It is unsurprising that the federal government would want to lump together farm and food stamp policy for political reason; however, doing so is harmful to taxpayers, as Heritage explains:
It has become the norm that Congress lumps billions—even trillions—of dollars in taxpayer-funded programs together into huge bills. This allows them to sneak in plenty of special-interest pork.
Each of these programs deserves to be evaluated on its own, and taxpayers deserve transparency from Congress about how it plans to spend our money.
IMMIGRATION. Heritage’s James Sherk explains that the Gang of Eight immigration bill would make the H-1B program unworkable:
Supporters of the Gang of Eight immigration bill argue they want to make immigrating legally simpler, but their bill would make the H-1B system for highly skilled workers almost unworkable.
H-1B visas allow U.S. companies to hire highly educated foreign workers for occupations requiring specialized skills and knowledge. Employers must pay H-1B workers the “prevailing wage” and certify that their employment will not adversely affect other employees. This allows companies to expand and create jobs more for American workers as well.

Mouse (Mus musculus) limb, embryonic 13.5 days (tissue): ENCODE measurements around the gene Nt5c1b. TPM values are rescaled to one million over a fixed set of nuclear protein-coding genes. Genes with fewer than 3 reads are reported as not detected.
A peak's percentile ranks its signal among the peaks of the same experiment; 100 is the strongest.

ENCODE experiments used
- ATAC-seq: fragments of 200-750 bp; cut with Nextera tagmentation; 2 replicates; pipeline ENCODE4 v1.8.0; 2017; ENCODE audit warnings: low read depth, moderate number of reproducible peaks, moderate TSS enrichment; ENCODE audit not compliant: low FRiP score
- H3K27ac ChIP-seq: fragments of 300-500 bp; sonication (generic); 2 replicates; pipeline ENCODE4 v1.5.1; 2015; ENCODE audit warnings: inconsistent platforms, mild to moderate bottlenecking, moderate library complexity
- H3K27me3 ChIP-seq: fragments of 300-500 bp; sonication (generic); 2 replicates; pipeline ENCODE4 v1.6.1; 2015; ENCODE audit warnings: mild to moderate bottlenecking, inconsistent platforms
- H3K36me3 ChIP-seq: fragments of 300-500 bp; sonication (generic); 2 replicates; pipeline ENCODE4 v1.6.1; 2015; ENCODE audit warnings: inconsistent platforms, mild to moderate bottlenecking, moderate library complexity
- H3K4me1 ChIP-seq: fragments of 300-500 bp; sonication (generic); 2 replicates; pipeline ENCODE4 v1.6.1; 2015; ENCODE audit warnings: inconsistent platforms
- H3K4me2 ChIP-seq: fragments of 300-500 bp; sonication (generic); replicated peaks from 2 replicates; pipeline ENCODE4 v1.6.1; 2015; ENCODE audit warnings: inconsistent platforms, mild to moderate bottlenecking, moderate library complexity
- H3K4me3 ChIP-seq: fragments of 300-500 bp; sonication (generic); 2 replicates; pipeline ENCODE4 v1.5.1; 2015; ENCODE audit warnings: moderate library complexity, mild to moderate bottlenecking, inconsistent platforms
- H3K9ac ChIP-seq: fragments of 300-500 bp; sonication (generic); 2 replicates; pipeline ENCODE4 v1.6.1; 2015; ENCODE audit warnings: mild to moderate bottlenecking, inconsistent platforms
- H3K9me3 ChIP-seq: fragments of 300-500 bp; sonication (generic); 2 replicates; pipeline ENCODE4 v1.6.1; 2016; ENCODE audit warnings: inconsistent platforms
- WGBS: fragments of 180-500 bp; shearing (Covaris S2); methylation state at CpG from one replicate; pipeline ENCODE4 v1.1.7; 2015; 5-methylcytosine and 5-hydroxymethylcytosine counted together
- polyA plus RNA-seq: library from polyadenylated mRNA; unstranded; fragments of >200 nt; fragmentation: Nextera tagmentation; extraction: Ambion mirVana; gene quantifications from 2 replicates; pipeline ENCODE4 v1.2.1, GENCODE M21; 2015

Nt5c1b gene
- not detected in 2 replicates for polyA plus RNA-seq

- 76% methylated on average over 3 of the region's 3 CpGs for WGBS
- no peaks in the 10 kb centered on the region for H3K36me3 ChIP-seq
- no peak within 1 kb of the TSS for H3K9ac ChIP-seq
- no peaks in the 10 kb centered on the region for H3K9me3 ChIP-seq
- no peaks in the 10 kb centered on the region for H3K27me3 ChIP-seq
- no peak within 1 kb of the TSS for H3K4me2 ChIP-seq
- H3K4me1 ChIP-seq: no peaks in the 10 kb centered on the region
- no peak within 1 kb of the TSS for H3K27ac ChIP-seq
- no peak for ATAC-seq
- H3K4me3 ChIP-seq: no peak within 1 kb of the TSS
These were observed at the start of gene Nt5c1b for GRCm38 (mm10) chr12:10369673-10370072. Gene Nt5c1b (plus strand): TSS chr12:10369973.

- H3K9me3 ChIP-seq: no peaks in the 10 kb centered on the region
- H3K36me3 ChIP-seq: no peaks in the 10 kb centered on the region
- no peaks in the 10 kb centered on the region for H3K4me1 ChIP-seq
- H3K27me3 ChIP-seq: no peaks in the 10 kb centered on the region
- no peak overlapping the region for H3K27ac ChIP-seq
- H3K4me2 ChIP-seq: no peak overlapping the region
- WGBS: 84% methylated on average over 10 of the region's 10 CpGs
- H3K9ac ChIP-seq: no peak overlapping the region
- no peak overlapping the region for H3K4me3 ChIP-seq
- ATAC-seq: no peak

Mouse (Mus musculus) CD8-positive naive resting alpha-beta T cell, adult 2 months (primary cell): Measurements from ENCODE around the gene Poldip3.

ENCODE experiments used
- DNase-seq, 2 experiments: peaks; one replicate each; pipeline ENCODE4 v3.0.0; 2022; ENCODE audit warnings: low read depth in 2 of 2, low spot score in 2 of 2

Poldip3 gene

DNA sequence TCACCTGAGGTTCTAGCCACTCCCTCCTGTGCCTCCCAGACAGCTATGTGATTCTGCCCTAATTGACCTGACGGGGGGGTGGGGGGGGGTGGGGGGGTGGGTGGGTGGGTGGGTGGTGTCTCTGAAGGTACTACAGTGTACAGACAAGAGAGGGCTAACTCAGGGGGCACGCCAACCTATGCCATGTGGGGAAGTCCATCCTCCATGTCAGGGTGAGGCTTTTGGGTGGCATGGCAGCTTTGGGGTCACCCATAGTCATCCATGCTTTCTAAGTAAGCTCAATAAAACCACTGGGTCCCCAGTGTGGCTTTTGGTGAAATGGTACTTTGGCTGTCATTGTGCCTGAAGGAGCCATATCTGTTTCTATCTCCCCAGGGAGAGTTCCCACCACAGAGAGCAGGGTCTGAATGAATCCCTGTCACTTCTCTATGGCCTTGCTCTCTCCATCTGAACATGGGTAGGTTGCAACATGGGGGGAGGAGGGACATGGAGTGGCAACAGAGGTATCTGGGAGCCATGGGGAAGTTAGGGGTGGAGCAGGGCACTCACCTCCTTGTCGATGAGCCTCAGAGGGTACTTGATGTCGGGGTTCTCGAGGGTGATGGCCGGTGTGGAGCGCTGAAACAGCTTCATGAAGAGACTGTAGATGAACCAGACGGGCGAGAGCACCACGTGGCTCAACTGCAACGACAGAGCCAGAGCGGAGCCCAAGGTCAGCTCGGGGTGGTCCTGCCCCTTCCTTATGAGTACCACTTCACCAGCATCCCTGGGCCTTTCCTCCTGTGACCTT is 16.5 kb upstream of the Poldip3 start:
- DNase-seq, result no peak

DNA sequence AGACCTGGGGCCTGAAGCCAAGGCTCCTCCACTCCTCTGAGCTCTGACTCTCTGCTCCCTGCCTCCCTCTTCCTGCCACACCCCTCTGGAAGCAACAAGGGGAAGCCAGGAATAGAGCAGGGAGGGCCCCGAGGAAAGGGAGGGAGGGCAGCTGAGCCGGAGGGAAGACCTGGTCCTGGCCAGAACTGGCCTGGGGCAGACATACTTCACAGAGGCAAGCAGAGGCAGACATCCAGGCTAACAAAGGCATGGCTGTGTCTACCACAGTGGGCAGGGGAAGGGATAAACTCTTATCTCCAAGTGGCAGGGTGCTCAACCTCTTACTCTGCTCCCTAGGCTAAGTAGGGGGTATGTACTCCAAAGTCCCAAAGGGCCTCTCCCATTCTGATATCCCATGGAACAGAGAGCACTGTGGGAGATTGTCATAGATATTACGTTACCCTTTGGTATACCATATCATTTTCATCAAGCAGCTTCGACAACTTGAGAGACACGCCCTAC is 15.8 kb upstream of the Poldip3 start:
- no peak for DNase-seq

Section 4211 of the Gang of Eight bill guts the H-1B program by imposing heavy new restrictions.
Forcing businesses to pay H-1B workers above-market wages as well as other restrictions which he describes in detail in his blog would “create a bureaucratic nightmare for employers and put them in legal jeopardy.”
He advises Congress not to make the H1-B system for highly skilled immigrants “nearly unmanageable,” which is what the Gang of Eight bill does.
IRS SCANDAL. In the case of the IRS’s federal audits that put improper focus on conservative groups, the President was apparently left in the dark:
Senior White House officials were briefed about a federal audit of the IRS’s improper focus on conservatives, but they decided not to tell President Obama about it, press secretary Jay Carney claimed Monday.
White House counsel Kathryn Ruemmler learned about the report in April and made the decision not to tell the president, even as other senior staffers got wind of the audit by Treasury’s inspector general for tax administration, Carney said.
Denis McDonough, White House chief of staff, was among those told about the nature of the report, which found that Tea Party and other small-government advocates seeking tax-exempt status were tagged for special screening because of their names.
Carney defended the decision to keep the president out of the loop, saying conclusions often change in the final stages of inspector general reports. It also would’ve been inappropriate, Carney added, for the White House to involve itself in an ongoing investigation.
Still, Carney’s comments underscored how the administration has shifted its explanation about what senior White House staffers knew of the situation and when they knew it.
Republicans pointed to the changes in the White House story as proof that comprehensive investigations are necessary.